Intracranial abscess

CEREBRAL ABSCESS (contd) Clinical effects

Symptoms and signs usually develop over 2-3 weeks and progress. Occasionally the onset is more gradual, but features may develop acutely in the immunocompromised patient. Clinical features arise from:

- Toxicity - pyrexia, malaise (although systemic signs often absent).

- Raised intracranial pressure - headache, vomiting —> deterioration of conscious level.

- Focal damage - hemiparesis, dysphasia, ataxia, nystagmus

- epilepsy - partial or generalised, occurring in over 30%

- Infection source - tenderness over mastoid or sinuses, discharging ear.

bacterial endocarditis - cardiac murmurs, petechiae, splenomegaly.

- Neck stiffness due to coexistent meningitis or tonsillar herniation occurs in 25%.

n.b. Beware attributing patient's deteriorating clinical state to the primary condition, e.g. otitis media, thus delaying essential investigations.

Investigations

X-ray of the sinuses and mastoids: opacities indicate infection.

CT scan: in the stage of 'cerebritis' the CT scan may appear normal or only show an area of low density. As the abscess progresses, a characteristic appearance emerges:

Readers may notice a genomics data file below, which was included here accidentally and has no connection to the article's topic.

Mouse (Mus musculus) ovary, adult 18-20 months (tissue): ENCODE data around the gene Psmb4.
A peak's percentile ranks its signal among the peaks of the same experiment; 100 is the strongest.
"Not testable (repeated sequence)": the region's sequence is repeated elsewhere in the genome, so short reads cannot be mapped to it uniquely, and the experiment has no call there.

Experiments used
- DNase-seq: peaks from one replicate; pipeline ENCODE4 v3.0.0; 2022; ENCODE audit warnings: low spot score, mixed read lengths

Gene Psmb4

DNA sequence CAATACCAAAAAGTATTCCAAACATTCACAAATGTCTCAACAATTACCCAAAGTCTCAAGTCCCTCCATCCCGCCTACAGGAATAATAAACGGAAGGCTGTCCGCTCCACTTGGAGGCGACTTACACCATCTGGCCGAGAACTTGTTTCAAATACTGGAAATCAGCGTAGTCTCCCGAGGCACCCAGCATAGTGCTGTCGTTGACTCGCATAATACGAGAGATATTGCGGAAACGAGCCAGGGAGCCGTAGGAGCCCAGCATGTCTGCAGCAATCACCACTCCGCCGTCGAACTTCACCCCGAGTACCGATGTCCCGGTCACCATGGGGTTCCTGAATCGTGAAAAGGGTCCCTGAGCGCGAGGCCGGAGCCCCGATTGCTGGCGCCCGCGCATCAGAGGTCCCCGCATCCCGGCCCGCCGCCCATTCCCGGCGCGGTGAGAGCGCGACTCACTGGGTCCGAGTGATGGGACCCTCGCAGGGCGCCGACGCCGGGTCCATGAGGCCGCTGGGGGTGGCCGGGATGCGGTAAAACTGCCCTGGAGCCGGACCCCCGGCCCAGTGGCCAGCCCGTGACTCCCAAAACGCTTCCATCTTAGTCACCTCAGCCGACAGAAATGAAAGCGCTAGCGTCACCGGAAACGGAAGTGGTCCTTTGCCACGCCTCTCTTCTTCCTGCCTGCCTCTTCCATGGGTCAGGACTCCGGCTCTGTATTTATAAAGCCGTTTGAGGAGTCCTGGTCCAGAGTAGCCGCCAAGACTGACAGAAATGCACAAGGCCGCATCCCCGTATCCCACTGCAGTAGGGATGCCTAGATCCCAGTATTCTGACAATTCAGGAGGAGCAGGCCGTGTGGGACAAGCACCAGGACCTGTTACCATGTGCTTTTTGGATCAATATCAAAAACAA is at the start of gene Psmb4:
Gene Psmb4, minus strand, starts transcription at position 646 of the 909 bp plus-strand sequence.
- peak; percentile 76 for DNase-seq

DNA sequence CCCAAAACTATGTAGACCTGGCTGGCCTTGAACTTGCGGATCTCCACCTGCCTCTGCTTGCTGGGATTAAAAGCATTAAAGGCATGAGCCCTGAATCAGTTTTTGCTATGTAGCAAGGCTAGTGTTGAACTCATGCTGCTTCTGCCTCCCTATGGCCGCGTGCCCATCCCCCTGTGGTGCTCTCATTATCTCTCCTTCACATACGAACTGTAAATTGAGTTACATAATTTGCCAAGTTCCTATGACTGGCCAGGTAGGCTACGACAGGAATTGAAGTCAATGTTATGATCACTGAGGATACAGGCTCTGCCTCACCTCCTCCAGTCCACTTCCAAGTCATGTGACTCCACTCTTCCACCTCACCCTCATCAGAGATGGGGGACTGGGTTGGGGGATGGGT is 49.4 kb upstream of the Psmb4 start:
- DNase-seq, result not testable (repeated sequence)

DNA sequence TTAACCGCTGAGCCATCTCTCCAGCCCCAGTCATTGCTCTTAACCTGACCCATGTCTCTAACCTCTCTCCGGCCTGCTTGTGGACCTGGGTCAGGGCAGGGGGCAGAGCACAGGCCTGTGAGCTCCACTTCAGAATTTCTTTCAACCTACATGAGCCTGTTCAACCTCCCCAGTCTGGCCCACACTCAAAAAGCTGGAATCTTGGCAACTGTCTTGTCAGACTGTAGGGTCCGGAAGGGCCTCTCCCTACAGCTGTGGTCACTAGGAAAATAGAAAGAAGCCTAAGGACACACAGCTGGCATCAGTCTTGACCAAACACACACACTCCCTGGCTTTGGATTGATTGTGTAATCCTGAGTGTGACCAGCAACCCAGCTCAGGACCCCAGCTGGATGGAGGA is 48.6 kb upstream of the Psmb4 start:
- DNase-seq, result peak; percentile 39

Ventricular compression and midline shift due to mass effect

scan with i.v. contrast

Marked 'ring' enhancement - usually spherical

Central area of low density

Surrounding area of low density = oedema scan with i.v. contrast

Marked 'ring' enhancement - usually spherical

Central area of low density

Surrounding area of low density = oedema n.b. Always administer i.v. contrast to patients with suspected intracranial infection to avoid overlooking small abscesses.

CT scan may also reveal opacification of the mastoids or sinuses.

If abscesses occur at multiple sites, suspect a haematogenous source.

MRI: will more readily detect the 'cerebritic' stage, but does not distinguish infection from other pathologies.

Lumbar puncture is contraindicated in the presence of a suspected mass lesion, but if CSF is obtained inadvertantly, this will show f protein e.g. 1 g/1, ] white cell count (several hundred /ml) - polymorphs or lymphocytes. The Gram stain is occasionally positive. Peripheral blood - may show f ESR, leucocytosis. Blood culture is positive in 10%.

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